Not that it mattered in the end. Canan left Jack (and then presumably died), and Jack went straight into a sarcophagus.
[User Picture]
From:kerravonsen
Date:January 9th, 2006 03:27 am (UTC)
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(LOL at icon!)
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From:izhilzha
Date:January 9th, 2006 06:59 am (UTC)
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Egeria was first mentioned in "Crossroads" at the beginning of Season 4.

Hah! I knew I'd heard the name on the show before! Aw, I miss Martouf.

Man, I forget what happened in "Allegiance"...

A bunch of Tok'ra escape from Anubis' strike force through their Gate to the Alpha site. An invisible assassin tags along, and tries to turn the Jaffa and Tok'ra refugees against each other.

O'Neill and the symbiote Canan were never truly (psychologically) blended, or they wouldn't have been able to seperate without one of them dying.

Hang on. Aren't the Tok'ra able to seperate symbiote and host without harm to either? I thought that had been established. My brain is spitting "Skaara" at me, but maybe it was someone else whose example we have...?

Canan just needed a place to hang out, and O'Neill needed the healing. It explains why Jack didn't know any of the information Ba'al was looking for.

Oh, but Jack *did* know some of the information. Not completely, but by the end of the episode, it sure seemed like he was remembering more and more, and it had been something more like a voluntary (on Canan's part) supression of memories than that they never shared a mind at all.

Besides, while in "Allegiance" Jacob/Selmak apologizes to Jack because Canan "used" him, in "Abyss" the reason that Carter and the others figure out Canan's motivation in returning to Ba'al's base is because Canan did something very, very Jack-like: refused to leave the slave he loved behind. He went back for her. I think someone (Carter, I bet) actually attributes Canan's act to Jack's influence.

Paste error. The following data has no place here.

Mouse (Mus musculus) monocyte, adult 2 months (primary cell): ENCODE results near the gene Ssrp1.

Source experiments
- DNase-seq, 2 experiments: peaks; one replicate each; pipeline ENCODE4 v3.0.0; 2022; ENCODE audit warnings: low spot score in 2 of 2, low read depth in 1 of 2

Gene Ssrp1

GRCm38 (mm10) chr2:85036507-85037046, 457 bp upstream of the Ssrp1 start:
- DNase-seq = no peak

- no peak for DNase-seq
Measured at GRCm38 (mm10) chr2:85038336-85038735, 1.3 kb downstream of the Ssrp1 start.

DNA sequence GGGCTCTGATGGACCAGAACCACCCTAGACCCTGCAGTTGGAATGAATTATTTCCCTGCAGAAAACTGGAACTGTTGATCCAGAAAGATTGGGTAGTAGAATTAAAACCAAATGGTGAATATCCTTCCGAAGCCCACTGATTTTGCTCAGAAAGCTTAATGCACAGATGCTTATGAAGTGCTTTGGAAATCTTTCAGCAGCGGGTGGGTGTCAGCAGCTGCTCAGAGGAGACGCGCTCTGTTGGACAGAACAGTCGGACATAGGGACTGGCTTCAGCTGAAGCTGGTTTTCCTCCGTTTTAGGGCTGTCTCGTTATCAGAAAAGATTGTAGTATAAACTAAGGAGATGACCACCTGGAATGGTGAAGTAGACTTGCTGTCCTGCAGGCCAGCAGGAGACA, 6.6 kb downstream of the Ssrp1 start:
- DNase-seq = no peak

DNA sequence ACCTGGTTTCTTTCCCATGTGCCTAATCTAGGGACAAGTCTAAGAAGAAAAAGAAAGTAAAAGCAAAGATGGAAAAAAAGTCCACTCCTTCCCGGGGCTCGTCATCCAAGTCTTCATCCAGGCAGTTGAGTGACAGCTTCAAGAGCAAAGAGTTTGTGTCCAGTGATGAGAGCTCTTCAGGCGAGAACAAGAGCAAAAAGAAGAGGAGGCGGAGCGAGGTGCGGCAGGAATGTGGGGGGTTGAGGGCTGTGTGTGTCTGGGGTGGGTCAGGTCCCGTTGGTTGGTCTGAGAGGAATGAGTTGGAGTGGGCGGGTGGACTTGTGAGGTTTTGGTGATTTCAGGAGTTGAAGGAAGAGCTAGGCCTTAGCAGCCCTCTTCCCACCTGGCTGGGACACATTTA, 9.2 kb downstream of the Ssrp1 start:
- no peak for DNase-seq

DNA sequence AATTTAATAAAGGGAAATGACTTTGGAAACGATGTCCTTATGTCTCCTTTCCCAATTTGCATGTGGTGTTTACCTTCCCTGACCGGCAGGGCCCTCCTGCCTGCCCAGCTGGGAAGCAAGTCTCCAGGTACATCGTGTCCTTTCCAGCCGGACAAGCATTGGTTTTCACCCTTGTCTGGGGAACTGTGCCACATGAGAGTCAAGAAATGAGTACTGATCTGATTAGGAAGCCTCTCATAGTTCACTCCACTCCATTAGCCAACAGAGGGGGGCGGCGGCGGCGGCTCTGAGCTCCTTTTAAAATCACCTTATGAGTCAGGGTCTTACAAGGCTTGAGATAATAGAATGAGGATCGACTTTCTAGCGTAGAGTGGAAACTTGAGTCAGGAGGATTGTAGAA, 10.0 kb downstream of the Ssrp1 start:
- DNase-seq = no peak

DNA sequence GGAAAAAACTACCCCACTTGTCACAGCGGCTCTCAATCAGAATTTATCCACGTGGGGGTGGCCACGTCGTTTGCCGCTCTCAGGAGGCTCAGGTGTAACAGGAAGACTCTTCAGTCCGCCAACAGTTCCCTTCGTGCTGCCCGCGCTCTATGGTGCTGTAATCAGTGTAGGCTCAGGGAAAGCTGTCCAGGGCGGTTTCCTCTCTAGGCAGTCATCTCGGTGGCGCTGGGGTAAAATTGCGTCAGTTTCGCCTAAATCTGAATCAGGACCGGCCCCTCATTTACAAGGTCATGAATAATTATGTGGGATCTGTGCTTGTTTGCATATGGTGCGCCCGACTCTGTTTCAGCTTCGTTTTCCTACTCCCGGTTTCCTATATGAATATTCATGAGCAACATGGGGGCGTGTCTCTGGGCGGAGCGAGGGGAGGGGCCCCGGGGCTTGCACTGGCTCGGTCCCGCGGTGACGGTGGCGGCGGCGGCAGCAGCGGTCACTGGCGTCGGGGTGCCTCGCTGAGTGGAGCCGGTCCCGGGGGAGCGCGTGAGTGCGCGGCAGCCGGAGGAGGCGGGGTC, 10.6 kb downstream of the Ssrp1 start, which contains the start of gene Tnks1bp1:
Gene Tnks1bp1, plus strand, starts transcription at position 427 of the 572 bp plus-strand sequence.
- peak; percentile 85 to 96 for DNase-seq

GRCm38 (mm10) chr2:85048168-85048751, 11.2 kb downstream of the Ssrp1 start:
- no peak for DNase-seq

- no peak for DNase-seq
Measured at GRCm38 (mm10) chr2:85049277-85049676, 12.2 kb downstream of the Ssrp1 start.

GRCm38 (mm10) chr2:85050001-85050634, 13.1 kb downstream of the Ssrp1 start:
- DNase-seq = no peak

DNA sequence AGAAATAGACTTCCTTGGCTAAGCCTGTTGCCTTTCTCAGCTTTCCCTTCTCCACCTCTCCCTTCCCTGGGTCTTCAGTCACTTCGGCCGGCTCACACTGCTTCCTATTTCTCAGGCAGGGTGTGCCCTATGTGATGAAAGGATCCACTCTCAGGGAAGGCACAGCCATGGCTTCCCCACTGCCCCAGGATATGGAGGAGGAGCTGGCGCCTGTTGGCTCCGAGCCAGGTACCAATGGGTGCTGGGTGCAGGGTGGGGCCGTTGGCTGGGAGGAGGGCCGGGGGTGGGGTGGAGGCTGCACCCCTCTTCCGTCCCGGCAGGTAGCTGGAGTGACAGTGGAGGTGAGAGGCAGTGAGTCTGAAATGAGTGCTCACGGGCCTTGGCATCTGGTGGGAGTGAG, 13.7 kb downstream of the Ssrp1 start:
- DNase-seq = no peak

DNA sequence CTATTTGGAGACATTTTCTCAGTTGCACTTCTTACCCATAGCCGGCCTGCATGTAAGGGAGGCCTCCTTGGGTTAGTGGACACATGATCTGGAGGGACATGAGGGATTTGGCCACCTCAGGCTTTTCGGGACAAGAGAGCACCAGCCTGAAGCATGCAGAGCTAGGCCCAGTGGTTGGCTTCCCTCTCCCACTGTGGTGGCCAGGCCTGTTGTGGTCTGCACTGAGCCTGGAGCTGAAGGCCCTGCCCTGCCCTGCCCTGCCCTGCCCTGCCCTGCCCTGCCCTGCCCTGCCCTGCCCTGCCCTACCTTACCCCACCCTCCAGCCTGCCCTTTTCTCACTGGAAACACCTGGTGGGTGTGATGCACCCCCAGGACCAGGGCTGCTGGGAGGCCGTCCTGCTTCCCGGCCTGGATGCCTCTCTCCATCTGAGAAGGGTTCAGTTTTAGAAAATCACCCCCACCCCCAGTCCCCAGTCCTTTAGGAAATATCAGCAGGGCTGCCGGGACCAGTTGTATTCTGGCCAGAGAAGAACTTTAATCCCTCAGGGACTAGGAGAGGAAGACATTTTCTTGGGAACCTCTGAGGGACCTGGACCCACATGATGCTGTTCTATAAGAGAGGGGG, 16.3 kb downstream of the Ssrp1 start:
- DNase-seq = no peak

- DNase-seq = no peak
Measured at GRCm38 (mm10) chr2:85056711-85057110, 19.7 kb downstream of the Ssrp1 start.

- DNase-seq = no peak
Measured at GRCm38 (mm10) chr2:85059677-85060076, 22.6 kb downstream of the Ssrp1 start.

I think I may have to fic about the time between Jack being sent off to the Tok'ra through the end of Abyss....
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From:kerravonsen
Date:January 9th, 2006 08:15 am (UTC)
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Aw, I miss Martouf.

Me too. Hankering for an AU in which he doesn't die -- know of any?
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From:izhilzha
Date:January 9th, 2006 08:32 am (UTC)
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Oh, there has to be a couple. I think I may have read one, but for the life of me I can't recall a title or author name. :-(

Though I don't often read AUs--if I had realized *how* AU watervole's novels would be, I might actually have avoided them; which would have been sad and stupid, since even things I would normally be really werided out by (Jack/Kantele with how mixed up that is, and the whole Maybourne thing, and a kid named Sunshine) worked really well, and it's definitely one of the better novel-length fics I've read in any fandom.

Also, some seriously corrective canon-preservation, yes? :-) With all the stuff about Kantele's heritage....
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From:kerravonsen
Date:January 9th, 2006 08:42 am (UTC)
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Also, some seriously corrective canon-preservation, yes? :-) With all the stuff about Kantele's heritage....